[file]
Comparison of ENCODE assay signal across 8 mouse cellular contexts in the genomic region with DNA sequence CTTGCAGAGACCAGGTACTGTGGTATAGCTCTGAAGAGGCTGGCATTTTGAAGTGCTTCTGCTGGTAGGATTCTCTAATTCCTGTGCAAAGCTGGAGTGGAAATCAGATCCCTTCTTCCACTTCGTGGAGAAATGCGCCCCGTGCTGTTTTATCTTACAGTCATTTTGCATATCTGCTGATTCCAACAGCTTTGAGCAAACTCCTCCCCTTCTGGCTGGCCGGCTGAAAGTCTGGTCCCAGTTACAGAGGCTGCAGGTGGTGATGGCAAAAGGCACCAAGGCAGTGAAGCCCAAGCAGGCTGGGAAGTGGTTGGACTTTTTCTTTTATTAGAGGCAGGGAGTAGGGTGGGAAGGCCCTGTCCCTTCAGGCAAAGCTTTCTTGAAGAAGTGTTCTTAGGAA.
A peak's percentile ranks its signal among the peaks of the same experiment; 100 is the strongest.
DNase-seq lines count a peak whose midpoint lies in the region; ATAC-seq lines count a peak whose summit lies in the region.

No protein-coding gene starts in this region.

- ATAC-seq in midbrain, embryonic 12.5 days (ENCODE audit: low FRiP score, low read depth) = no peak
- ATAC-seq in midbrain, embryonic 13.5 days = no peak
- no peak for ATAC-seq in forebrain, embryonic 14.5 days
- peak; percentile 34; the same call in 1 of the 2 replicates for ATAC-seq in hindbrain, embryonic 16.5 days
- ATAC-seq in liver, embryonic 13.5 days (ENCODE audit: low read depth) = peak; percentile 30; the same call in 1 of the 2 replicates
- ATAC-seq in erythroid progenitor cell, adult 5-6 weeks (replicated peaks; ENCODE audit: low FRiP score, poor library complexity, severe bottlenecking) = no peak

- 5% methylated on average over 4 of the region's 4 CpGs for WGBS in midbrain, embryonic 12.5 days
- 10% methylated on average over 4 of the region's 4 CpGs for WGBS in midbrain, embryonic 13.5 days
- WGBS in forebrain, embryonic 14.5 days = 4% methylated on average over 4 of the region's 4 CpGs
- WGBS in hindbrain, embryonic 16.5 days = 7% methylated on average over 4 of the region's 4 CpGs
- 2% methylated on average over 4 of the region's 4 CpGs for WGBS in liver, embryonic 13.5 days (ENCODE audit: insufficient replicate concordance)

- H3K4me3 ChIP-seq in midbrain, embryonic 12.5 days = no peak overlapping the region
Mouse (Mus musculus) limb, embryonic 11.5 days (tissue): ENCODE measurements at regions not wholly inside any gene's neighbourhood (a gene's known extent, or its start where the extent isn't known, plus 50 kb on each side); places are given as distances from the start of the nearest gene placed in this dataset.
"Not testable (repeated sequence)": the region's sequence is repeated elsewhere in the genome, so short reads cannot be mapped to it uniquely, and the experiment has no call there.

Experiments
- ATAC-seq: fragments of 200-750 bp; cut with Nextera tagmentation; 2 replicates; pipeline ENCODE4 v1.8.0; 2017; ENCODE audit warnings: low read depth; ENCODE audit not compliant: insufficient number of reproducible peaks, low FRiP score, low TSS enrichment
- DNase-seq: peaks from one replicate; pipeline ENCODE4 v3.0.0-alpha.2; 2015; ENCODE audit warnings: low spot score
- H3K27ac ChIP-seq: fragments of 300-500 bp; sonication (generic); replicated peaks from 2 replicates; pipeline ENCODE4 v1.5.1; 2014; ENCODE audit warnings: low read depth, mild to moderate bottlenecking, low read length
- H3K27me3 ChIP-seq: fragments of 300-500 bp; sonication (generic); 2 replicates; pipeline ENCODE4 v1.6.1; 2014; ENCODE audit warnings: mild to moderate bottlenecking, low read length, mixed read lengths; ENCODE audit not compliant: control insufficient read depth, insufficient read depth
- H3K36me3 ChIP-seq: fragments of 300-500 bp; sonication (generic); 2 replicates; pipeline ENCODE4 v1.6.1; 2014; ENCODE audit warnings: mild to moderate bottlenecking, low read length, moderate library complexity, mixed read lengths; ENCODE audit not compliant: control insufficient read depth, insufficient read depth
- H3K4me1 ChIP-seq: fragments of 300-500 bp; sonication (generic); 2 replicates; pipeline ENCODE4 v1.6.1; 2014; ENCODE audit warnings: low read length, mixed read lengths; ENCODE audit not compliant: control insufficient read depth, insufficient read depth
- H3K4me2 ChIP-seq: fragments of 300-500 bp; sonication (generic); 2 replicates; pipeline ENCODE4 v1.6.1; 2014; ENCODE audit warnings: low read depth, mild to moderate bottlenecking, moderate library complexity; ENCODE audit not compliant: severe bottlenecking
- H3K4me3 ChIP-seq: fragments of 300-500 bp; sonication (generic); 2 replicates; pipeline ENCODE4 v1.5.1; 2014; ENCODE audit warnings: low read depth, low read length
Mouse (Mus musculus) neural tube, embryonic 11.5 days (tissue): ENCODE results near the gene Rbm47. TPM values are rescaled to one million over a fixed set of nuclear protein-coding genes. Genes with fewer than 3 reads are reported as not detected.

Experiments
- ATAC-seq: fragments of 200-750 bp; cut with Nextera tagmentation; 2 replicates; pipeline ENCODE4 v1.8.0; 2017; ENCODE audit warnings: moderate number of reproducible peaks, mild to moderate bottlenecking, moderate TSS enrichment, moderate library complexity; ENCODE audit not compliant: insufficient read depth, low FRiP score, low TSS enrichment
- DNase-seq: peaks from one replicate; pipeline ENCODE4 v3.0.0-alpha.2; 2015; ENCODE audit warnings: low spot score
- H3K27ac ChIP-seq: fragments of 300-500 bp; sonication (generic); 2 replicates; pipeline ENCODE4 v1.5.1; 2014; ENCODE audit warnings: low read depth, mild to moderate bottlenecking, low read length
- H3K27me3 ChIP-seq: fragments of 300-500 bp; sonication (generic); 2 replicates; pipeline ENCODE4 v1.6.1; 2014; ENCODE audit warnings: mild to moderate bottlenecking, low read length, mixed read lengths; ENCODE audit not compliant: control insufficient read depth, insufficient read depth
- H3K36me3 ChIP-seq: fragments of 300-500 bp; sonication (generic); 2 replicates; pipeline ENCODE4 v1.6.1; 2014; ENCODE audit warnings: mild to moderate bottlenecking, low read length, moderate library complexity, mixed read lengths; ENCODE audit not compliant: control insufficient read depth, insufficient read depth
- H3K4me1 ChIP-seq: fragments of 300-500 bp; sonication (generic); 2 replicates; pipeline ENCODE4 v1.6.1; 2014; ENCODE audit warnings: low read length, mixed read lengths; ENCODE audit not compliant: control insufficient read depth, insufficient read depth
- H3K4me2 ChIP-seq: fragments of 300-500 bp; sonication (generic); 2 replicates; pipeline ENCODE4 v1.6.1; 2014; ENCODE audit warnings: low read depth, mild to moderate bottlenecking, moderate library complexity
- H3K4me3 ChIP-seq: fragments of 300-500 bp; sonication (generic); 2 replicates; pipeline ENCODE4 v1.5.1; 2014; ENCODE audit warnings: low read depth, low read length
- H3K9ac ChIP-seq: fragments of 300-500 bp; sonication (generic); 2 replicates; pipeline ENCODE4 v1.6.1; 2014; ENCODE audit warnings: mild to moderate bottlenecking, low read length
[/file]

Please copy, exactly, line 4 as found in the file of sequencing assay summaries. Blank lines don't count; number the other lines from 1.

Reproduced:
No protein-coding gene starts in this region.